CATTLE HIGHLIGHTS: Live cattle futures finished with strong to moderate gains as short covering and some value buying stepped into the live cattle market. The discount of the futures to the cash market helped support prices before cash trade has developed this week. Feeder prices were lower, but resilient given the strength in grain markets on Monday. June live cattle gained 1.100 to 133.175, and August live cattle gained 1.550 to 133.950. In feeders, August feeder were .600 lower to 167.425.
June live cattle still held above the most recent lows, holding support at $131.000, as the market saw strong price action, closing at the top of the trading range, held in by resistance at the 10-day moving average of 133.20. If prices can push through this barrier, further correction to the $135.500 resistance is likely. The cash market was quiet this afternoon, with bids and asking prices not established to start the week. Significant trade volume will likely be delayed until Tuesday or later. The expectation is for cash market to remain mostly steady, comparable to last week. The premium of the cash market supported the front-end of the futures market to start the week. Retail beef at midday, prices were mixed to firm with Choice gaining 1.87 to 260.82 and Select was unchanged to 243.90. Load count was light movement at 34 midday loads. With a USDA Cattle on Feed report out on Friday, the direction of cash and retail trade will have an influence on prices. Feeders saw modest losses, despite a strong move higher in corn and wheat markets on Monday. The strong tone in live cattle futures and the value of oversold feeder markets at least saw some buying support as prices worked off session lows. Feeder prices did break to a new low on the session, before some buyers stepped in. The premium of front month contracts to the feeder cash index looks concerning, with August trading at a $10 premium to the index. Feeder cash index was .36 lower to 156.00. The cattle market still looks concerning despite some buying support in the live market on Monday. The recent uptick in live cattle markets may be more a bounce than a trend change. the cash market and the retail markets will be key to price direction as we look towards Friday’s Cattle on Feed report.
LEAN HOG HIGHLIGHTS: Hog futures saw additional price recover to start the week on more short covering and value buying as the market finished with strong triple digit gains. With May hogs expiring, June hogs now take the lead on the market and finished 3.075 higher to 103.825, August hogs added 3.600 to 104.800.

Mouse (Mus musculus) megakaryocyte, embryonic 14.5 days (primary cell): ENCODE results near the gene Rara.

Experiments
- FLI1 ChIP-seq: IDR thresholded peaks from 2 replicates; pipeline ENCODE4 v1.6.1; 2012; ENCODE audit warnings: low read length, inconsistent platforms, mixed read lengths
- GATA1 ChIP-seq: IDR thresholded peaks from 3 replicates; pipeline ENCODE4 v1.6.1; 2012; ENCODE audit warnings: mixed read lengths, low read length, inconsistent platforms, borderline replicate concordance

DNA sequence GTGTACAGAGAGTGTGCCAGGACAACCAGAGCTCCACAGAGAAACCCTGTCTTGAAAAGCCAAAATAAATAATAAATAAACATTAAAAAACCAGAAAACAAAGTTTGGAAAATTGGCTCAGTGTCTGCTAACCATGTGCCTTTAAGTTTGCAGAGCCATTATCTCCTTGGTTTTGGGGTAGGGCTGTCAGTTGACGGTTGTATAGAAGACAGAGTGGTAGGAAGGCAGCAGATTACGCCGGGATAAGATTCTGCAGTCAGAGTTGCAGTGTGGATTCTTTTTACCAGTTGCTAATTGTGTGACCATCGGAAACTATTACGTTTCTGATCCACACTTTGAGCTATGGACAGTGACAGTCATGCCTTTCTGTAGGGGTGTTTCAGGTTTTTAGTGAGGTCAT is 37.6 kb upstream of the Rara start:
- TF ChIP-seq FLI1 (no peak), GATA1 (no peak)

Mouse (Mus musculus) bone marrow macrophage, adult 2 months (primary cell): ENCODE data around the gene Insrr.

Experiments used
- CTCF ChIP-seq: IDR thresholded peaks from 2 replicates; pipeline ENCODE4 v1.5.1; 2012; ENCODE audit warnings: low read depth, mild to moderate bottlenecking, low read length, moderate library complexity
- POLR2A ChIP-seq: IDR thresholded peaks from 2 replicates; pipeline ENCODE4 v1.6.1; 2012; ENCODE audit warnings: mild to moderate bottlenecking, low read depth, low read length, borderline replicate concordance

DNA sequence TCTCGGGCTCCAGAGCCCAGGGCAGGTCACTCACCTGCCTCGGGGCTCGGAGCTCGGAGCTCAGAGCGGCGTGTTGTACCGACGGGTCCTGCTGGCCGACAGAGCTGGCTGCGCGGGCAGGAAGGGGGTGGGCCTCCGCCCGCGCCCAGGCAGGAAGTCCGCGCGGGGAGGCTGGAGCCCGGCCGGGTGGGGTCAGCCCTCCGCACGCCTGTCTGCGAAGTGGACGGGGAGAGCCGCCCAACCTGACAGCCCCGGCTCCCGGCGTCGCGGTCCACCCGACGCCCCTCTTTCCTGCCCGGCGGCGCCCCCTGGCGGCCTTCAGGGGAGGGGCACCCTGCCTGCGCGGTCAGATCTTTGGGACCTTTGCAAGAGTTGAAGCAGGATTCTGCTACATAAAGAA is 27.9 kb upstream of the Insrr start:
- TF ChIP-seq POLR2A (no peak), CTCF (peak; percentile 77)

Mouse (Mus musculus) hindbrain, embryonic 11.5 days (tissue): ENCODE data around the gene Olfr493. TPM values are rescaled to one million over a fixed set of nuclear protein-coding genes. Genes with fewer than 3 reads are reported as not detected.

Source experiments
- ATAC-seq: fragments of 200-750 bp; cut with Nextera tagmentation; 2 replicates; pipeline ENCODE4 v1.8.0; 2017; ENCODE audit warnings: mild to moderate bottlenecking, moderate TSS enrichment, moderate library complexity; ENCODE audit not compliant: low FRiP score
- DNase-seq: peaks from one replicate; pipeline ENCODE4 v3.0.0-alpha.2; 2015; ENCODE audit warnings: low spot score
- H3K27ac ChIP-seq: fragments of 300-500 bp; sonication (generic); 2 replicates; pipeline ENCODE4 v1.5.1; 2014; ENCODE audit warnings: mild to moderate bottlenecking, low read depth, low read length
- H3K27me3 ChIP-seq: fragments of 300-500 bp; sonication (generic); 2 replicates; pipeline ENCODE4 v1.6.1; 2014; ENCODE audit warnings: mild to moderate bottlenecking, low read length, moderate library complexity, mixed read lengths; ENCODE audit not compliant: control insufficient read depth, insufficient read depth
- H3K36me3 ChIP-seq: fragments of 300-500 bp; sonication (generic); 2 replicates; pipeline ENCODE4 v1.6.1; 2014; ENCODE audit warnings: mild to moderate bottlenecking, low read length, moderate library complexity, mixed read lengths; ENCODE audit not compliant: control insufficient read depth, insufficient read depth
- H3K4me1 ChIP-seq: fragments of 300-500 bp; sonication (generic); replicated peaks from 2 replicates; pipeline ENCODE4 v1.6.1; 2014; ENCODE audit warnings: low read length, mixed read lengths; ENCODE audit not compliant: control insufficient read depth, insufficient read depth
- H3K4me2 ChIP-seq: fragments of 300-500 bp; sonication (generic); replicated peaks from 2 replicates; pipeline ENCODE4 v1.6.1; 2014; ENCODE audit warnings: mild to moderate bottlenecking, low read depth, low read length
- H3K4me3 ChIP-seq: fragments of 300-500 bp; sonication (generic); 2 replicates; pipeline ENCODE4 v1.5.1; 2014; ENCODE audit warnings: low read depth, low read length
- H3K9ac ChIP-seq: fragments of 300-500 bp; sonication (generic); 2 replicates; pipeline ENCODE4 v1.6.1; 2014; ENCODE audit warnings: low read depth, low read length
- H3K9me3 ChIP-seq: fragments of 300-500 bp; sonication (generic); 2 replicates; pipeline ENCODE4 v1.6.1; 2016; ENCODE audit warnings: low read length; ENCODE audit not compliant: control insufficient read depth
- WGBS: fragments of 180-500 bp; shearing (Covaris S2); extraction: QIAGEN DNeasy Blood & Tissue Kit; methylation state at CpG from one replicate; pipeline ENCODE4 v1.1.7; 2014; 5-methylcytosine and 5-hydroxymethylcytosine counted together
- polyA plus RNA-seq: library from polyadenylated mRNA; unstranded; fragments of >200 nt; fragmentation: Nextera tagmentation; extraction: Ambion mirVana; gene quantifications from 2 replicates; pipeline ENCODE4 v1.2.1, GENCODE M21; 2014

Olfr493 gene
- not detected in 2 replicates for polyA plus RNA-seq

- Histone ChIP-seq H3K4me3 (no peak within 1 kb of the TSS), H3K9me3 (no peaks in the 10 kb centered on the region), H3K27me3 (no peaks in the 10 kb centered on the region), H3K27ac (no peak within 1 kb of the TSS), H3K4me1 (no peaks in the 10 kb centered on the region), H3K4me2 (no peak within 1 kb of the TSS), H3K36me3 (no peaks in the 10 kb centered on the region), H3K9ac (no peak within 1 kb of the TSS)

June lean hogs have added over $6.00 in the last two session as value buying stepped into the hog market, signaling another possible short-term low. The June market gapped higher on the session open and closed back above the 200-day moving average, which improves the technical picture on the charts. Additional money flow may have the hog market looking to recover back to a possible test of the 100-day moving average at $110.00. Demand will still be a big concern as retail prices have struggled, pushing under the $100.00 level last week, only to see a firm Friday close. Midday carcass values were 1.96 higher to 103.13. Movement was moderate at 202 loads. The CME pork cutout index has also been trending lower, reflecting last week’s weakness. It lost .68 today to 100.73. Midday cash market was firm in morning trade, gaining .04 to 101.31 and a 5-day average at 104.96. CME lean hog index was 0.55 lower at 100.49 on the day. With the price strength in June futures, the premium of June futures to cash has grown back to 3.335, which could limit the market upside. The hog market closing back above the 100-day moving average in June improves the technical picture and likely led to some short covering during Monday’s session. This may bring some optimism for additional short covering going into Tuesday. The market will need to see the fundamentals of cash and retail demand to improve to help lift the market.
DAIRY HIGHLIGHTS: The commodity market had a really strong day of buying on Monday. To start, the US wheat trade finished limit up, adding 70c as India blocked all wheat exports over the weekend except to those nations affected by hunger. The wheat rally brought corn futures 20c higher, soybeans up 10c, and soybean meal up about $4/ton. Live cattle was higher and so were the fuel markets. The dairy trade followed suit, with most class III and IV milk futures contracts finishing the day limit up. Spot traders bid up blocks 5.75c, barrels 2.25c, butter 3.50c, and powder 0.50c in a strong session across the board. The whey trade was the outlier, falling 4.75c on 7 loads traded. The buying surge in US cheese took nearby class III milk limit up at one point, but settling up 58c to $24.41. The short term trend on milk has been switched back to up.